Asia’s fintech scene is poised to get a little larger after Jumo, a company that offers loans to the unbanked in Africa, revealed plans to expand into the continent. To get the ball rolling, Jumo has opened an office in Singapore to lead the way and landed a massive $52 million investment led by banking giant […]
Asia’s fintech scene is poised to get a little larger after Jumo, a company that offers loans to the unbanked in Africa, revealed plans to expand into the continent. To get the ball rolling, Jumo has opened an office in Singapore to lead the way and landed a massive $52 million investment led by banking giant Goldman Sachs to fuel the growth.
The new round takes Jumo to $90 million raised from investors. While Goldman is the lead — and standout name — the round also saw participation from existing backers that include Proparco — which is attached to the French Development Agency — Finnfund, Vostok Emerging Finance, Gemcorp Capital, and LeapFrog Investments.
Jumo launched in 2014 and it specializes in social impact financial products. That means loans and saving options for those who sit outside of the existing banking system, and particularly small businesses. To date, it claims to have helped nine million consumers across its six markets in Africa and originated over $700 million in loans. The company, which has some 350 staff across 10 offices in Africa, Europe and Asia, was part of Google’s Launchpad accelerator last year and it is led by CEO Andrew Watkins-Ball, who has close to two decades in finance and investing.
Watkins-Ball told TechCrunch that he believes Jumo’s experience working in Africa sets it up perfectly to offer similar services in markets across Asia.
“We grew up in a very tough play yard,” he said in an interview. “We built our initial success in Tanzania which is probably one of the hardest [financial] markets in the world. A lot of these environments [in Asia] look more attractive.”
Unlike the West, where challengers are trying to unseat banks, fintech startups in emerging markets work with the existing system. That isn’t some cop-out, it actually makes perfect sense. Banks simply aren’t equipped to deal with customers seeking small loans in the hundreds of U.S. dollar bracket.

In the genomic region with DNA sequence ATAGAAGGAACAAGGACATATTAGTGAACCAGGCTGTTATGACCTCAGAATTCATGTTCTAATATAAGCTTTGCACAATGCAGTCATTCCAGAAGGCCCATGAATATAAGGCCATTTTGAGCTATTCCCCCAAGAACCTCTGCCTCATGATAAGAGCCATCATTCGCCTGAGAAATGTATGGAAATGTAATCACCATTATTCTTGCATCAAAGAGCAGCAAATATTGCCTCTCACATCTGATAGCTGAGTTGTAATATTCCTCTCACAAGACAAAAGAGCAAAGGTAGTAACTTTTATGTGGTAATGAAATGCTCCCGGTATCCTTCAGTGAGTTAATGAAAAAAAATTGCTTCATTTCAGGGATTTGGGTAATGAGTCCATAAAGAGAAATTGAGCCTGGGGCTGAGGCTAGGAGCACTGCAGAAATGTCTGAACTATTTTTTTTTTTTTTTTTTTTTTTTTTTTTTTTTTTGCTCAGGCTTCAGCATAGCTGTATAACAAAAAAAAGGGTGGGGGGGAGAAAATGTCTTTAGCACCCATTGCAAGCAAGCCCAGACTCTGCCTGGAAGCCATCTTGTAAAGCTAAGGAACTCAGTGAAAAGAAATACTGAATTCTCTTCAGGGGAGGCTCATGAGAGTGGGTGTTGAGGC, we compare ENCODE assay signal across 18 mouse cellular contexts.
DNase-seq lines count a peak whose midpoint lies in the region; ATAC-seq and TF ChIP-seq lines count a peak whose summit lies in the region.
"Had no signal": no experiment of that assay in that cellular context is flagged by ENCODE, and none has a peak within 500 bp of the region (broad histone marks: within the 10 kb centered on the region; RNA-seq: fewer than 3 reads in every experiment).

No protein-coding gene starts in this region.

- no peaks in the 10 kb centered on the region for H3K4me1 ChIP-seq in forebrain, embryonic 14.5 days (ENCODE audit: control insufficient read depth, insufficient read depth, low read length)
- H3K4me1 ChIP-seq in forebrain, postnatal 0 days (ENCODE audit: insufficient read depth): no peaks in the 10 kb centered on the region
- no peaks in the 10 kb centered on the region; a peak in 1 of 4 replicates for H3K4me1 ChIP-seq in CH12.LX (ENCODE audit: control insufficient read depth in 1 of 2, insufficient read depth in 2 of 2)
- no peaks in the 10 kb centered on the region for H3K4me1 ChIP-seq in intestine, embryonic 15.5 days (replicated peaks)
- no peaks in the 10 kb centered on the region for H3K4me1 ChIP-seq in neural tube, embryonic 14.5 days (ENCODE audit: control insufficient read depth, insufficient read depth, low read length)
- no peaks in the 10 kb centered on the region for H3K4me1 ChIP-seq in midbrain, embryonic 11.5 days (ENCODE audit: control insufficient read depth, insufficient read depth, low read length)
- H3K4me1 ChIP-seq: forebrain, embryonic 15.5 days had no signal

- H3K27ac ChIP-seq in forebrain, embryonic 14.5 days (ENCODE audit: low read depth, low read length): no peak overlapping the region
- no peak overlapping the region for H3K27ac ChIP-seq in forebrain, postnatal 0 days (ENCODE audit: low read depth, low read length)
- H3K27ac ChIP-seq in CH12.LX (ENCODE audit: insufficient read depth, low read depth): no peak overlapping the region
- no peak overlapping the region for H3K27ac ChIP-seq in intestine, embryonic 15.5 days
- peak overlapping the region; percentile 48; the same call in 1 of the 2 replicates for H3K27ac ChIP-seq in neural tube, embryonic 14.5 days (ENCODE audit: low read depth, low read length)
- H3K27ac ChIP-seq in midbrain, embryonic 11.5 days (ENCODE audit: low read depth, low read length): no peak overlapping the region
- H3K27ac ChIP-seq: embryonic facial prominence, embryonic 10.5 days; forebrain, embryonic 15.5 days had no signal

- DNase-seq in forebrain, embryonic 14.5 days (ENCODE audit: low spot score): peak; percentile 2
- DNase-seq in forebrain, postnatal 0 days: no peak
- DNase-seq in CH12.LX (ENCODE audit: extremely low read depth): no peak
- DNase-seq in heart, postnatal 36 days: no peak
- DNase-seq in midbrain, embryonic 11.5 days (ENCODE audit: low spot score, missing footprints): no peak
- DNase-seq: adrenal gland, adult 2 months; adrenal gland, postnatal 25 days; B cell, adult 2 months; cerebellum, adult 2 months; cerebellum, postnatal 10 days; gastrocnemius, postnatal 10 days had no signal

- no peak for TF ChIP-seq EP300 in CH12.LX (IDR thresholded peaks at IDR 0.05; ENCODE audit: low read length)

Jumo CEO Andrew Watkins-Ball believes his company’s work in Africa is ideal preparation for its expansion into Asia
Financially, the returns aren’t there from these customers and it doesn’t make sense for banks to invest resources sounding out a prospective loan. Even if they wanted to, they couldn’t vet these would-be customers, though. Many emerging markets simply don’t have the formalized credit checking systems that exist in the West, while many of the unbanked (or ‘less banked’) consumers wouldn’t even show up if they did due to a range of factors.
That’s where a new approach is needed. Fintech startups essentially act like a funnel. They manage the customer acquisition and retention, develop systems to assess credit based on alternative signals and, over time, build up a customer profile that reduces credit risk. That suits banks because they don’t need to handle the nitty-gritty and, when it works well, the startups bring them larger enough volumes of small loans that are a worthwhile opportunity for financial institutions.
Watkins-Ball said Jumo is aiming to do the same having already proven its model in Africa. He acknowledged that a number of startups are also tackling the problem and welcomed the increase competition and growth potential across the fintech and micro-financing space.
“We’ve offered services to millions of new customers who weren’t part of the banking ecosystems,” he explained. “Essentially we grow the addressable market for banks.”
Already, Jumo has begun offering services in Pakistan and it has plans to open up in more markets in Asia, although Watkins-Ball isn’t saying which ones or when right now. But, in addition to proving its model, he believes that Jumo has already shown it can adapt to new markets.
“The differences between countries like Ghana, Tanzania and Zambia are as great as those between India, China and Indonesia,” he told TechCrunch. “So we’ve had to learn to use our platform, which we built to be flexible, and localize in order to fit the customer.”